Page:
Develop optimism: As humans we tend to notice what we are doing wrong instead of what we are doing right. One way to develop optimism is to create an optimistic dialogue in our thoughts. This may come more naturally for some, and the idea is to begin to change our thought process. There are many perks of optimistic thinking including more successful relationships, optimized performance in athletic or tactical situations, increased reported levels of happiness, and less likely to become ill. We all have internal dialogues, and as we shift these toward optimistic internal dialogues we are more likely to learn and experience growth from setbacks or failure.

Incorporate gratitude and humility: Gratitude is a frequently occurring positive emotion that can provide perspective. Humility allows us to understand we are not perfect and that expecting perfection is unrealistic. Incorporating gratitude can reinforce optimistic thoughts and humility allows us to keep an open mind and be flexible in our thoughts as we remain teachable. Incorporating and developing gratitude and humility promote resilience.

You are a person of great influence. If you could inspire a movement that would bring the most amount of good to the most amount of people, what would that be? You never know what your idea can trigger.

Random acts of kindness with no expectation of anything in return are a fantastic way to bring about the most amount of good to the most amount of people. As we perform random acts of kindness the person receiving the kindness feels better that they have received a kind gesture and that another person thought of them in a benevolent manner. Interestingly, and perhaps defying logic or reason, the person performing the random act of kindness often reports feeling better themselves after performing these random acts with no expectation of anything in return. These effects can be cumulative and spread exponential good.

We are blessed that some very prominent leaders read this column. Is there a person in the world, or in the US with whom you would love to have a private breakfast or lunch with, and why? He or she might just see this, especially if we tag them.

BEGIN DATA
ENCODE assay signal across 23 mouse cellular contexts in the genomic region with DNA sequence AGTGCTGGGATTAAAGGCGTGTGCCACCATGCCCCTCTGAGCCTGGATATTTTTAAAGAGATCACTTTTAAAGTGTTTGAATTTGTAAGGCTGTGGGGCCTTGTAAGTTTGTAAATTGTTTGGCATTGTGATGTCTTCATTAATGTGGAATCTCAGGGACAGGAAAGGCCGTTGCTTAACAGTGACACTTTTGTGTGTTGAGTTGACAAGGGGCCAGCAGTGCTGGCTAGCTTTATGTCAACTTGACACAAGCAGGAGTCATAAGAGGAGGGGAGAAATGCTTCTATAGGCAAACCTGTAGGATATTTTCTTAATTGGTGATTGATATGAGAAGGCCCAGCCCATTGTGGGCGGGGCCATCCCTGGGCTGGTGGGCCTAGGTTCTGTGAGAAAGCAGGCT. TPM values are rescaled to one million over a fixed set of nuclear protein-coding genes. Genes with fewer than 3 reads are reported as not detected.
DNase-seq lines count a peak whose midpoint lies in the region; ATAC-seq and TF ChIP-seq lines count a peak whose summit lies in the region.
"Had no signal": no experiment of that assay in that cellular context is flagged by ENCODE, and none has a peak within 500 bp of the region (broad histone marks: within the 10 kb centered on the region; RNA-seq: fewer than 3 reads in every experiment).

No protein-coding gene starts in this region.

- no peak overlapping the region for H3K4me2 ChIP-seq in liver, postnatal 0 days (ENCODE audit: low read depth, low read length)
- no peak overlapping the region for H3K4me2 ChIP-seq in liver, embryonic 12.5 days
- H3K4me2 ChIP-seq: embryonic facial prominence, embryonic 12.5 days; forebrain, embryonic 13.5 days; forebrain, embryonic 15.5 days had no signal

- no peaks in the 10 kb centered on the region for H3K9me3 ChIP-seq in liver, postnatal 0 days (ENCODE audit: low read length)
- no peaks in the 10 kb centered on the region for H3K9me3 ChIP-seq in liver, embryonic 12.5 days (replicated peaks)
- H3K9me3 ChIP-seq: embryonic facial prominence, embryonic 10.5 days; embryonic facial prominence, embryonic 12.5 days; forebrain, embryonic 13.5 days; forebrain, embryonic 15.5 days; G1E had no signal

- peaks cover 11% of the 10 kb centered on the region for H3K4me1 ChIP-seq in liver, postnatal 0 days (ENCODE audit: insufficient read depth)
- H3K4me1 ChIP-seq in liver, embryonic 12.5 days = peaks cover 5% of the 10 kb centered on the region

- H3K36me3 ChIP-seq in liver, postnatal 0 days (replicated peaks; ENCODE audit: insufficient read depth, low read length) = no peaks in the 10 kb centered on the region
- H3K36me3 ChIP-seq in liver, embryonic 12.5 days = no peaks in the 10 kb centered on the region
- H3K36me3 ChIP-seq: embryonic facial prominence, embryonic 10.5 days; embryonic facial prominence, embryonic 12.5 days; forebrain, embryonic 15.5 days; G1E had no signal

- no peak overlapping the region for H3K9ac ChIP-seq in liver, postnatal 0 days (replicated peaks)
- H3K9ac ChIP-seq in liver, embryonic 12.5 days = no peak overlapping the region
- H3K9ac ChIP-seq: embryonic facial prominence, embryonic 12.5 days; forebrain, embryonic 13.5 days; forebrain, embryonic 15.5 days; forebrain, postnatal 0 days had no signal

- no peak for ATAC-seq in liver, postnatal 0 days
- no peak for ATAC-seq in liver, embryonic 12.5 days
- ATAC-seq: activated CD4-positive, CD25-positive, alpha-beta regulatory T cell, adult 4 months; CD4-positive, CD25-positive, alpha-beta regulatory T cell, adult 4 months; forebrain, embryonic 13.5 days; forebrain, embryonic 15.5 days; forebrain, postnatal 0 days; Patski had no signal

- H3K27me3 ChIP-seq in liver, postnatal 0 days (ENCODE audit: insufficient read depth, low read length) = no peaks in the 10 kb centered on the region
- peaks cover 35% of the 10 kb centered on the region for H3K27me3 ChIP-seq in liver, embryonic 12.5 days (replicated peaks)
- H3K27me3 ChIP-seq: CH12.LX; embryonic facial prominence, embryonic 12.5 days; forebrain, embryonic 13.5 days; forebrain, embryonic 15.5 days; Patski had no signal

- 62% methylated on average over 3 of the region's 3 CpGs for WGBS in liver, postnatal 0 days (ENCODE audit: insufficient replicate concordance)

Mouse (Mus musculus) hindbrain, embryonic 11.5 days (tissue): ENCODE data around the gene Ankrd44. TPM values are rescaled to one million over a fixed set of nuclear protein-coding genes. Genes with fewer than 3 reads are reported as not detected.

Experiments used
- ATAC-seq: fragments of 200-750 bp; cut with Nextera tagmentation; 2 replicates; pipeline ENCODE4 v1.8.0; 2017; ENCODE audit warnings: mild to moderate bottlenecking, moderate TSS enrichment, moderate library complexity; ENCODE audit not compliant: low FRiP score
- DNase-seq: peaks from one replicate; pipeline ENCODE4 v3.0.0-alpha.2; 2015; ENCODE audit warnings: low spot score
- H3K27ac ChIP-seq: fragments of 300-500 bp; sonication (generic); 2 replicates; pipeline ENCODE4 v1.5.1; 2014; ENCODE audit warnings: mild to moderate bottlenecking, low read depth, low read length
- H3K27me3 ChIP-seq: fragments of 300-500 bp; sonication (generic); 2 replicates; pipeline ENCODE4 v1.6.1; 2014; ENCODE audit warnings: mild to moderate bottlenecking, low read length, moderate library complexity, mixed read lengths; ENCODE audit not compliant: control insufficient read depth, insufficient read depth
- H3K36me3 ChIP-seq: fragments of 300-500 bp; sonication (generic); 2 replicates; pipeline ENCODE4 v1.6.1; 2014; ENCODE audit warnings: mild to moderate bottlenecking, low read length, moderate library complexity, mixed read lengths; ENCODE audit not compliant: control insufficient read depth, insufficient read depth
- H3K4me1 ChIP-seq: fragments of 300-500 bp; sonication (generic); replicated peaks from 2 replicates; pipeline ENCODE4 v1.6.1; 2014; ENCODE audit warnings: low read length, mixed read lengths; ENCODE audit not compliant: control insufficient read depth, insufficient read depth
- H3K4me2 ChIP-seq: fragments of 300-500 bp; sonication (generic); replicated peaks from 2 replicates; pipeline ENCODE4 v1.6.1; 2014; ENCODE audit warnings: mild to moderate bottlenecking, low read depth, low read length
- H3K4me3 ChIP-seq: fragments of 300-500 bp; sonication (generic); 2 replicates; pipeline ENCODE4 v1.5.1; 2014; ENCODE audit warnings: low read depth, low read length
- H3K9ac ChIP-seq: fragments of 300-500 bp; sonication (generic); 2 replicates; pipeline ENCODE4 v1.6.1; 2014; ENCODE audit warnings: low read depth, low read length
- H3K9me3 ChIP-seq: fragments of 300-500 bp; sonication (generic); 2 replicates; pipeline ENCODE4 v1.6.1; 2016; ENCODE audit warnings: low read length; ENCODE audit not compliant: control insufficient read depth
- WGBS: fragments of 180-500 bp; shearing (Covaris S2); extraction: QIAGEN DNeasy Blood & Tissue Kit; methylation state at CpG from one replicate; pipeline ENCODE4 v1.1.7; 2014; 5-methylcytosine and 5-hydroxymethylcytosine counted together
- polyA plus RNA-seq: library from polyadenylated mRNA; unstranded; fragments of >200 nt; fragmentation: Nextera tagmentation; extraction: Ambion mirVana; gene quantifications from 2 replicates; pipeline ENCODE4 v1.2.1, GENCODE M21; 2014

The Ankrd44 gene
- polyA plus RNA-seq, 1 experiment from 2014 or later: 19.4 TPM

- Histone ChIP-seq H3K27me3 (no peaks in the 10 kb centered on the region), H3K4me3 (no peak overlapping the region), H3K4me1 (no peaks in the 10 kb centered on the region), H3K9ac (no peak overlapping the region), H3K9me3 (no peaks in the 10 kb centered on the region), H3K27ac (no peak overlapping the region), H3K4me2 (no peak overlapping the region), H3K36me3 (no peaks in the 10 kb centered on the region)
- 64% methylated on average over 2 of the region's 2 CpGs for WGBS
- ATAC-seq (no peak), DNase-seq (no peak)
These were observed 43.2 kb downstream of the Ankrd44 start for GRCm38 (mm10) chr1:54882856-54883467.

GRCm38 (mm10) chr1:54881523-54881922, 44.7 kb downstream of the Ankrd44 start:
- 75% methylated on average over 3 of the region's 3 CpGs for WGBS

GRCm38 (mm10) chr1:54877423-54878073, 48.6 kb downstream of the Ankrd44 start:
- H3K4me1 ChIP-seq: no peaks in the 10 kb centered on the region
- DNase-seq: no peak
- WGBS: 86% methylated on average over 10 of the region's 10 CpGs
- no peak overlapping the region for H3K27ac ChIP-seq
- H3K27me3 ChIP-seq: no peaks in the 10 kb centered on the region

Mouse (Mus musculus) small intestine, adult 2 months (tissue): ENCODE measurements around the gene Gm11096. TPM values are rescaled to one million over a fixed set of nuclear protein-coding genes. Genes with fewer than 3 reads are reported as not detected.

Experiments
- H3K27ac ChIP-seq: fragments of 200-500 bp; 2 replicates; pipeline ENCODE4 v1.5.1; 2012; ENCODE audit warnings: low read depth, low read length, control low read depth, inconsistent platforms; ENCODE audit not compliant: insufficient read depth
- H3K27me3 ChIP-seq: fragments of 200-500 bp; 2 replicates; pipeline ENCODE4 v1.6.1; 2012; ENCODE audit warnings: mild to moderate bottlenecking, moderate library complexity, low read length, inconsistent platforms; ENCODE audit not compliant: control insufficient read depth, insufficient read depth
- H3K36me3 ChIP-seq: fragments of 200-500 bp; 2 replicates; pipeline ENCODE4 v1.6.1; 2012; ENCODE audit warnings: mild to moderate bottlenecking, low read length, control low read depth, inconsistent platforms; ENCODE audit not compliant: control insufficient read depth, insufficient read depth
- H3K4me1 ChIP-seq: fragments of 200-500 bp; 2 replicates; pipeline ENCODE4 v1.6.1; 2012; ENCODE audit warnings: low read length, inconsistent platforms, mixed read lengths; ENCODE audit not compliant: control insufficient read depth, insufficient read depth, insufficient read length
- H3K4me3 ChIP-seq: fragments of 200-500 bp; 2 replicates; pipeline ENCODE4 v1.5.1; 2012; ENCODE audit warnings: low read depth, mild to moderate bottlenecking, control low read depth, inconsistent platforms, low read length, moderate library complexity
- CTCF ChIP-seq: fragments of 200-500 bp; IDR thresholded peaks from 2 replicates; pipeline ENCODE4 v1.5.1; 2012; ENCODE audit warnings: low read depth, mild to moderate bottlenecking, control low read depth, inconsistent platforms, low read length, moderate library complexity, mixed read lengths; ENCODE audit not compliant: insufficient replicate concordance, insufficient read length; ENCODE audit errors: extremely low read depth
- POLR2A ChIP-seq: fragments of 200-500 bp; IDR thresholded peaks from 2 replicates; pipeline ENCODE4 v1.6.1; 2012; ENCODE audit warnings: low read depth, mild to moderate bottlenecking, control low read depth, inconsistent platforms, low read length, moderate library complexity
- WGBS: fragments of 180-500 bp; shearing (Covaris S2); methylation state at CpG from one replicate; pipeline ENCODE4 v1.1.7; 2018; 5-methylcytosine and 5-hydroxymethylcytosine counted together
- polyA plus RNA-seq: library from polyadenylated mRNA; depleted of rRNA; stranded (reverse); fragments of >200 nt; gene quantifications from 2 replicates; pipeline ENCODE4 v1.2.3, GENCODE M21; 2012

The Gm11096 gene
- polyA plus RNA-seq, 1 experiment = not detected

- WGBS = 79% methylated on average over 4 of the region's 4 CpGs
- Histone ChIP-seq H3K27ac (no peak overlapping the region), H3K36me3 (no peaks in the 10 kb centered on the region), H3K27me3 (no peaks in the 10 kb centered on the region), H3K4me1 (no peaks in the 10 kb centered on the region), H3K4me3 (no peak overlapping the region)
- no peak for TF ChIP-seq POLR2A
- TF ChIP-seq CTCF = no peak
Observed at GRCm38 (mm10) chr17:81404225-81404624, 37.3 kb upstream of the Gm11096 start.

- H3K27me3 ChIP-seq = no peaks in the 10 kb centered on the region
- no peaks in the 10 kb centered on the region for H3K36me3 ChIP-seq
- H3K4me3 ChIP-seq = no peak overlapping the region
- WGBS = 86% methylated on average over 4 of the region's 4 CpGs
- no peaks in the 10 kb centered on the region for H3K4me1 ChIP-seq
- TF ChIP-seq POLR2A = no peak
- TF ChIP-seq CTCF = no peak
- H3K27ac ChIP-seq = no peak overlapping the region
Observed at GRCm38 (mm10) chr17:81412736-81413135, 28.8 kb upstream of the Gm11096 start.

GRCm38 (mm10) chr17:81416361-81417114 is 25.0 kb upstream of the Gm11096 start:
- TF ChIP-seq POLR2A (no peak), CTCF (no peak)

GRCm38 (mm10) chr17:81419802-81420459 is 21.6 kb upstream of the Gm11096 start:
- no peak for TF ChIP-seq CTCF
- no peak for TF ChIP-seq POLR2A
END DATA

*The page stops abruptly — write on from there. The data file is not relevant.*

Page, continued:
Honestly, I would prefer to have a private breakfast or lunch with my wife. I love spending time with those I cherish the most.

How can our readers further follow your work online?

Scan the following QR Code that provides further information about the Holistic Health and Fitness (H2F) System of the U.S. Army.

Or visit to learn more about life and work in the U.S. Army.

This was very inspiring. Thank you so much for joining us!


  • Savio P. Clemente

    TEDx Speaker, Media Journalist, Board Certified Wellness Coach, Best-Selling Author & Cancer Survivor

    Savio P. Clemente, TEDx speaker and Stage 3 cancer survivor, infuses transformative insights into every article. His journey battling cancer fuels a mission to empower survivors and industry leaders towards living a truly healthy, wealthy, and wise lifestyle. As a Board-Certified Wellness Coach (NBC-HWC, ACC), Savio guides readers to embrace self-discovery and rewrite narratives by loving their inner stranger, as outlined in his acclaimed TEDx talk: "7 Minutes to Wellness: How to Love Your Inner Stranger." Through his best-selling book and impactful work as a media journalist — covering inspirational stories of resilience and exploring wellness trends — Savio has collaborated with notable celebrities and TV personalities, bringing his insights to diverse audiences and touching countless lives. His philosophy, "to know thyself is to heal thyself," resonates in every piece.